06 Nov Why Doctors Are Underpaid
Society often portrays medical doctors as elite professionals who drive fancy cars, live in nice homes, and vacation in exotic locales. We are highly educated folks who work hard and have the luxury of a high paycheck.
The converse is true. Yes, most doctors have higher earning power than most of general society but we also paid the price in time. By the time we do achieve earning potential, we get hit by unreasonable regulations, denied by insurance companies, and short changed by decreasing reimbursements. As a profession, we are being short changed by our society. Why? Here are the top reasons:
Most Doctors Don’t Even Know How Much They Are Worth.
Most of us don’t understand billing, RVU generation, or the claims collections process. How we are paid is quite a convoluted process, but it’s certainly easier to figure out than even the fundamentals of diabetic ketoacidosis. Imagine how much hospitals actually take out of your salary or how much overhead your practice has and you start realizing that perhaps you should be commanding a higher income.
We Are Grossly Underpaid During Training.
During residency and fellowship, we go above are expected duties to deliver high quality medical care at the expense of our sanity. After our shifts finish, we prepare for presentations, study our field, and organize for the next day. Yes, we are still training, but getting a $40,000-$60,000 salary is absurd. Most physician’s assistants and nurses command a much higher rate than that.
Once we leave the sacred grounds of a university hospital, our income increases by a three to four fold. That is a serious salary hike for doing the same amount of work we did in residency. We are joyous that we even survived the lost decade in our lives and are happy to get a “good” salary.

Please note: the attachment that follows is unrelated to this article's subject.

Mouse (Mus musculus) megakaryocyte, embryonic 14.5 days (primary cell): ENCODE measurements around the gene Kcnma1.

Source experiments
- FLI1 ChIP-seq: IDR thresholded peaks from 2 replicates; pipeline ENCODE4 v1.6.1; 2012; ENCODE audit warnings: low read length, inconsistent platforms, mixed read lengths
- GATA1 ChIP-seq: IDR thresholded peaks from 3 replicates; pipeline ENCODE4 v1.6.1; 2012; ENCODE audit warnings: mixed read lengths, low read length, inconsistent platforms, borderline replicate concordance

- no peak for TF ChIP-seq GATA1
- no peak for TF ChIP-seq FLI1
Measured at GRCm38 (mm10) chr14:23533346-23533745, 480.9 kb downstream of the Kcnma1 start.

The problem with this sudden jump in salary is that the transition distorts our perception of what our incomes should be. Sure, it’s great to go from $50,000 a year to $200,000 a year. It would be shameful if you actually should be getting $350,000 instead of $200,000.
Discussion About Income Is Taboo.
Money is important but we don’t talk about it. Companies like the one that publicizes how much each employee makes is unheard of. Even my closest medical colleagues are apprehensive when we discuss physician incomes. I typically get answers like, “I am paid great,” or “I make really good money now.” Bullshit. These statements are meaningless without quantification. The problem with income is that we’ve associated a number toward self worth. Perhaps it is a sense of humility that we don’t talk about money. I certainly can’t help you if you tell me that you are making really good money but actually aren’t.
We Actually Think That We Are Being Compensated Fairly.
This would be an ideal situation. We actually are earning our worth and there is no need to fight the good fight. Most people I know actually aren’t getting paid enough but have no idea. Imagine this, all throughout your training, you aimed for your best.
As long as you think that you are doing fine at your current earning potential, you will not have a desire to earn more.
Ultimately, We Do What Is Necessary In Order To Be Happy.
Likewise, it makes no difference if you make $1 million a year but are unhappy. I would say the goal is to strike a balance. If your realize that your dream is to live off the grid practicing rural medicine in Botswana, by all mean do it.
Just make sure that you’ve paid off your student loans first.